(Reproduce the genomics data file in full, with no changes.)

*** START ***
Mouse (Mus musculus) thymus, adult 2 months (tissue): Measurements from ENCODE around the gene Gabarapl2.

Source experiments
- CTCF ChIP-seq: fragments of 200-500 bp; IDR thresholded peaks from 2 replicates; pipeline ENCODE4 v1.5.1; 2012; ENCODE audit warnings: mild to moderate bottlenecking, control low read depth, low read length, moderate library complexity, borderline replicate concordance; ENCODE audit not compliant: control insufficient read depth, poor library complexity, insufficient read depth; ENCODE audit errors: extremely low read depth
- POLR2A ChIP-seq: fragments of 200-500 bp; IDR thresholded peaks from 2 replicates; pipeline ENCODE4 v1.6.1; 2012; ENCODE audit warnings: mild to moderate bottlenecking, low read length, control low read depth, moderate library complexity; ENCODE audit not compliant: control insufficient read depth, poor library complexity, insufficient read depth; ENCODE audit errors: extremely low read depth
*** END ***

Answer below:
Mouse (Mus musculus) thymus, adult 2 months (tissue): Measurements from ENCODE around the gene Gabarapl2.

Source experiments
- CTCF ChIP-seq: fragments of 200-500 bp; IDR thresholded peaks from 2 replicates; pipeline ENCODE4 v1.5.1; 2012; ENCODE audit warnings: mild to moderate bottlenecking, control low read depth, low read length, moderate library complexity, borderline replicate concordance; ENCODE audit not compliant: control insufficient read depth, poor library complexity, insufficient read depth; ENCODE audit errors: extremely low read depth
- POLR2A ChIP-seq: fragments of 200-500 bp; IDR thresholded peaks from 2 replicates; pipeline ENCODE4 v1.6.1; 2012; ENCODE audit warnings: mild to moderate bottlenecking, low read length, control low read depth, moderate library complexity; ENCODE audit not compliant: control insufficient read depth, poor library complexity, insufficient read depth; ENCODE audit errors: extremely low read depth